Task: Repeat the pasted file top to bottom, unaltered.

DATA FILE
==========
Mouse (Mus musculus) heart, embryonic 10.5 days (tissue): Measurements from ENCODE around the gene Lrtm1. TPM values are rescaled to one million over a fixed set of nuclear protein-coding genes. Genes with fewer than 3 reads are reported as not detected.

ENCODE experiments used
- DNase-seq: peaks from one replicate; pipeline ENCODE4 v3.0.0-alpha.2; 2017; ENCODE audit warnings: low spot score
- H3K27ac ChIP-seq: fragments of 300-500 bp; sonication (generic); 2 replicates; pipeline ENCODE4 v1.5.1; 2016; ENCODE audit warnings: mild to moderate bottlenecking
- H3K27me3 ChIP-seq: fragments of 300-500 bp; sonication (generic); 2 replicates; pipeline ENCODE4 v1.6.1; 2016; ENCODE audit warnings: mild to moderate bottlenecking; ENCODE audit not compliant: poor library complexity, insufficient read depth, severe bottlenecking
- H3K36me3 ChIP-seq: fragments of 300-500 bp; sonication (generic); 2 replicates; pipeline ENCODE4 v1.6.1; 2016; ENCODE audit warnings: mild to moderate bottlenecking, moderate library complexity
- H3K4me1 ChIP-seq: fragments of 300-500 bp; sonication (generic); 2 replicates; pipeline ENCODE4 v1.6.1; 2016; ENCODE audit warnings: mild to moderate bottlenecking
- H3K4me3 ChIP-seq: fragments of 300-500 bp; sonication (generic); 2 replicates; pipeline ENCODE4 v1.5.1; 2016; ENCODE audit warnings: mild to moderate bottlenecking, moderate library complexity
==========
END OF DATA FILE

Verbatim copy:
Mouse (Mus musculus) heart, embryonic 10.5 days (tissue): Measurements from ENCODE around the gene Lrtm1. TPM values are rescaled to one million over a fixed set of nuclear protein-coding genes. Genes with fewer than 3 reads are reported as not detected.

ENCODE experiments used
- DNase-seq: peaks from one replicate; pipeline ENCODE4 v3.0.0-alpha.2; 2017; ENCODE audit warnings: low spot score
- H3K27ac ChIP-seq: fragments of 300-500 bp; sonication (generic); 2 replicates; pipeline ENCODE4 v1.5.1; 2016; ENCODE audit warnings: mild to moderate bottlenecking
- H3K27me3 ChIP-seq: fragments of 300-500 bp; sonication (generic); 2 replicates; pipeline ENCODE4 v1.6.1; 2016; ENCODE audit warnings: mild to moderate bottlenecking; ENCODE audit not compliant: poor library complexity, insufficient read depth, severe bottlenecking
- H3K36me3 ChIP-seq: fragments of 300-500 bp; sonication (generic); 2 replicates; pipeline ENCODE4 v1.6.1; 2016; ENCODE audit warnings: mild to moderate bottlenecking, moderate library complexity
- H3K4me1 ChIP-seq: fragments of 300-500 bp; sonication (generic); 2 replicates; pipeline ENCODE4 v1.6.1; 2016; ENCODE audit warnings: mild to moderate bottlenecking
- H3K4me3 ChIP-seq: fragments of 300-500 bp; sonication (generic); 2 replicates; pipeline ENCODE4 v1.5.1; 2016; ENCODE audit warnings: mild to moderate bottlenecking, moderate library complexity